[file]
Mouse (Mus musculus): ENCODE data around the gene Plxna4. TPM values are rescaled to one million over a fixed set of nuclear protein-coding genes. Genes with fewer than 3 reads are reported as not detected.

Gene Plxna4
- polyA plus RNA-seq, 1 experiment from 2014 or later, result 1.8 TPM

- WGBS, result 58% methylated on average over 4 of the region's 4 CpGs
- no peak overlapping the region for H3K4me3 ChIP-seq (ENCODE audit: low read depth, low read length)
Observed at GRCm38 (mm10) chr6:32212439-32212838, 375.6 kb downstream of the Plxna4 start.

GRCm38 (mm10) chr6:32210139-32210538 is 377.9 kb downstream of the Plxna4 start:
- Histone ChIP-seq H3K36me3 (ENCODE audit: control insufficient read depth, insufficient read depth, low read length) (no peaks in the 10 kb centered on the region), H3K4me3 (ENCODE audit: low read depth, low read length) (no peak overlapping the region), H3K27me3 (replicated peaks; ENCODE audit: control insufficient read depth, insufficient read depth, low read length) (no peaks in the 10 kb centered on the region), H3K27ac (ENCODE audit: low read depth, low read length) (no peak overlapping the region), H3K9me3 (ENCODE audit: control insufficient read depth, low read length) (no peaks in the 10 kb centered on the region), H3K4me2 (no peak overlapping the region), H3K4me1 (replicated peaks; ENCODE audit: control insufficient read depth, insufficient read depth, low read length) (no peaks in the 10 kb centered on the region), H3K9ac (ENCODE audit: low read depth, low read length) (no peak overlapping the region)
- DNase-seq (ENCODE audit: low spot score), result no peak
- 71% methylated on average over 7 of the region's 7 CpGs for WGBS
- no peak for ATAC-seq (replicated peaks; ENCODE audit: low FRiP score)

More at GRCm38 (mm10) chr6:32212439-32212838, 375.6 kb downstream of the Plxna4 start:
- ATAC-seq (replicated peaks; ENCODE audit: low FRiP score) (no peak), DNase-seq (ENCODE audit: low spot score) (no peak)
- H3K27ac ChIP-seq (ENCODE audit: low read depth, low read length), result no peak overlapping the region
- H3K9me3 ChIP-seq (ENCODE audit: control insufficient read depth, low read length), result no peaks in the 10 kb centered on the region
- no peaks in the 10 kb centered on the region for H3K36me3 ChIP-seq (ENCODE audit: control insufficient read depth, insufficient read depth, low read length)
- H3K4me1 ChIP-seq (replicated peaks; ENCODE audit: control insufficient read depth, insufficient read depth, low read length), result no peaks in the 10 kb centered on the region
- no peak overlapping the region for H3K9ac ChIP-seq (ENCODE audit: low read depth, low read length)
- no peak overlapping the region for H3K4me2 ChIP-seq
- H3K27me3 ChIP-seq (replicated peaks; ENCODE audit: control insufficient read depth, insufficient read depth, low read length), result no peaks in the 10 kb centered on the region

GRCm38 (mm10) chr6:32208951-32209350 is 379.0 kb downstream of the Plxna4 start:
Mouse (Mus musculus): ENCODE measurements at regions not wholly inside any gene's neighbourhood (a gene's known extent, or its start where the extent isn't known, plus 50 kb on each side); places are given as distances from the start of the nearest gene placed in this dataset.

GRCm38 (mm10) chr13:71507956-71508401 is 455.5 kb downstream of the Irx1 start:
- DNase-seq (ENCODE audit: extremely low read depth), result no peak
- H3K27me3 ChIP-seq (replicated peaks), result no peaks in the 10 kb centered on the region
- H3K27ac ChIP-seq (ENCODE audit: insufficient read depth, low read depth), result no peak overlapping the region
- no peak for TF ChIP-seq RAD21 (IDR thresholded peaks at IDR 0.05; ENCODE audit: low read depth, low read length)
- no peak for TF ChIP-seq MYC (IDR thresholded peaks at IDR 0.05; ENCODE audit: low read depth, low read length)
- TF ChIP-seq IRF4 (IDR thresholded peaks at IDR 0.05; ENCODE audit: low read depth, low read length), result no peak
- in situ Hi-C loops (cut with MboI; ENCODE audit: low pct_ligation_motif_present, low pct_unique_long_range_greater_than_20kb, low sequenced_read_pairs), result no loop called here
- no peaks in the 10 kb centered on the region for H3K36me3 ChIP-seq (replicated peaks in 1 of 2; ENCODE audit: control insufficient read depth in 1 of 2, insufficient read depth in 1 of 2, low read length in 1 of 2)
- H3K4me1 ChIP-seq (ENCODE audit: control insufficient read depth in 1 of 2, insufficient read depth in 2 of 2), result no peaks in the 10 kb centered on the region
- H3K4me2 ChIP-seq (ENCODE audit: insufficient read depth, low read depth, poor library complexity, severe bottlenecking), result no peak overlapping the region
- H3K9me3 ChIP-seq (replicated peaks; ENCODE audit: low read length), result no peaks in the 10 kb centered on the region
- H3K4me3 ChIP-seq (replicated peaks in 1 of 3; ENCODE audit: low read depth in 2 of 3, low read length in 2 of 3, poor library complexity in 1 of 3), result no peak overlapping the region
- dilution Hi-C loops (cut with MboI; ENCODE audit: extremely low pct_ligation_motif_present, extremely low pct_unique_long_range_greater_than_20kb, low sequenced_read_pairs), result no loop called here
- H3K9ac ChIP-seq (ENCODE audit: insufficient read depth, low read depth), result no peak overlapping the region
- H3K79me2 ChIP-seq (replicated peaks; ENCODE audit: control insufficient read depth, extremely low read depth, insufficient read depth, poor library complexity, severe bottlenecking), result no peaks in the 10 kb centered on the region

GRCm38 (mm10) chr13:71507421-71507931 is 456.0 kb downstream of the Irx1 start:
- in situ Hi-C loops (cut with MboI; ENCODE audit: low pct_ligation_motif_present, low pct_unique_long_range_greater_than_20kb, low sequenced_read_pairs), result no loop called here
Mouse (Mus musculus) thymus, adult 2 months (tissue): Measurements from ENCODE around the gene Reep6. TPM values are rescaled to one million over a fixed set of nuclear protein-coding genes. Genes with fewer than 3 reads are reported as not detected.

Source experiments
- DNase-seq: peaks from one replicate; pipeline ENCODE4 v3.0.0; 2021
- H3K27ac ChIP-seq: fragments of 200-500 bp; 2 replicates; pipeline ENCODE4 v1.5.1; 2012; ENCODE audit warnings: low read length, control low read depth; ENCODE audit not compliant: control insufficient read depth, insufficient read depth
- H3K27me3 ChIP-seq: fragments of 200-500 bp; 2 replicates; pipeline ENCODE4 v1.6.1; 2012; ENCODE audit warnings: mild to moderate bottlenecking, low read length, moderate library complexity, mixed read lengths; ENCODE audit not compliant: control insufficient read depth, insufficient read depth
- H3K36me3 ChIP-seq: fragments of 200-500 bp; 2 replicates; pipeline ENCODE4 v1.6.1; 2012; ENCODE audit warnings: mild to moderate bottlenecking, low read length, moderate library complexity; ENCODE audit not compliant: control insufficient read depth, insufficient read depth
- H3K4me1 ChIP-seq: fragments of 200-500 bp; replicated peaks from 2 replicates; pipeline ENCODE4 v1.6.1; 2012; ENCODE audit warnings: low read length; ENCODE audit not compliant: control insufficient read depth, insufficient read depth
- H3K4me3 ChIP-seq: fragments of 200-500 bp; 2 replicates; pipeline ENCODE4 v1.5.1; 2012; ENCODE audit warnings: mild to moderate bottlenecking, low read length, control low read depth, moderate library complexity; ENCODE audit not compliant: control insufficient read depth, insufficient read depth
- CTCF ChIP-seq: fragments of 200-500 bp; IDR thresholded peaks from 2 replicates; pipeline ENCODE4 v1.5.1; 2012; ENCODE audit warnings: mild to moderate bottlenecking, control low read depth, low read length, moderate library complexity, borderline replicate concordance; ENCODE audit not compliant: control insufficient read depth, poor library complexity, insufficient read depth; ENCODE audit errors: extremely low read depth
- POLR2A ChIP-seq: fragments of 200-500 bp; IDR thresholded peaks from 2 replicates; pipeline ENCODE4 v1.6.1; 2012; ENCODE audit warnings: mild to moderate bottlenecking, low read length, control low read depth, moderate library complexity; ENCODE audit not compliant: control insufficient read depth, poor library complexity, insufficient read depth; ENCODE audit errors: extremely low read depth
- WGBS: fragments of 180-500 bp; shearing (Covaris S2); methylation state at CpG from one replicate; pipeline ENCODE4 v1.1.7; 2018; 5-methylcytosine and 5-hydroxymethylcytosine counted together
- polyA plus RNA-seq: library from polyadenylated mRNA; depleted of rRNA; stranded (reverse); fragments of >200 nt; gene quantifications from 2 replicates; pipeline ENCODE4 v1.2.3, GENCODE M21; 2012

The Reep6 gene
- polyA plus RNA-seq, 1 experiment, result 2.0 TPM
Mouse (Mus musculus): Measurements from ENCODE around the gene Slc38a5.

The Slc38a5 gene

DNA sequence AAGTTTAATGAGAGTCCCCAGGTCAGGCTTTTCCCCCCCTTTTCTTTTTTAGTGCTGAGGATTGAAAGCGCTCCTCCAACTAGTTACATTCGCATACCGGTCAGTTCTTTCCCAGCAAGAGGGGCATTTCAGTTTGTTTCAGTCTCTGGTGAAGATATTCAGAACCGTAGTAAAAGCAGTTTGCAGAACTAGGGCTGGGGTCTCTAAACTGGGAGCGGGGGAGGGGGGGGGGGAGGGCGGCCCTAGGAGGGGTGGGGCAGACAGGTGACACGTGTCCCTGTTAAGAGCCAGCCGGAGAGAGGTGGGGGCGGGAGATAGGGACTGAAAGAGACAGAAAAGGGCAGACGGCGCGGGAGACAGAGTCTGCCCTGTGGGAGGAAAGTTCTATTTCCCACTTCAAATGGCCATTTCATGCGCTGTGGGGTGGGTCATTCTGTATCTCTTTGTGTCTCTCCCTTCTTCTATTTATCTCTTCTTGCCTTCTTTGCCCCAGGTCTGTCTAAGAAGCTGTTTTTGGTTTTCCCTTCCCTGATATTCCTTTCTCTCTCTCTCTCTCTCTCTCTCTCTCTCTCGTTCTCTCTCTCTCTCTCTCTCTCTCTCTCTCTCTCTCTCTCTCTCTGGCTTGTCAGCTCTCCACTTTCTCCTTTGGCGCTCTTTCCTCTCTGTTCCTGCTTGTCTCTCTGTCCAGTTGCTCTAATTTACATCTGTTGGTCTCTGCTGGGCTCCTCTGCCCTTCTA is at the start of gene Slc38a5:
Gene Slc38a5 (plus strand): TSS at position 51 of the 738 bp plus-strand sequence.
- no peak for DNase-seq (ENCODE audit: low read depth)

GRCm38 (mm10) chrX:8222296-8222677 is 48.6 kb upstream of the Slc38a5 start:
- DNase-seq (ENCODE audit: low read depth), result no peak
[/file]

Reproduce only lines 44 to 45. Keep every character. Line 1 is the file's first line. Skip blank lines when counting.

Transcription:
- H3K27ac ChIP-seq: fragments of 200-500 bp; 2 replicates; pipeline ENCODE4 v1.5.1; 2012; ENCODE audit warnings: low read length, control low read depth; ENCODE audit not compliant: control insufficient read depth, insufficient read depth
- H3K27me3 ChIP-seq: fragments of 200-500 bp; 2 replicates; pipeline ENCODE4 v1.6.1; 2012; ENCODE audit warnings: mild to moderate bottlenecking, low read length, moderate library complexity, mixed read lengths; ENCODE audit not compliant: control insufficient read depth, insufficient read depth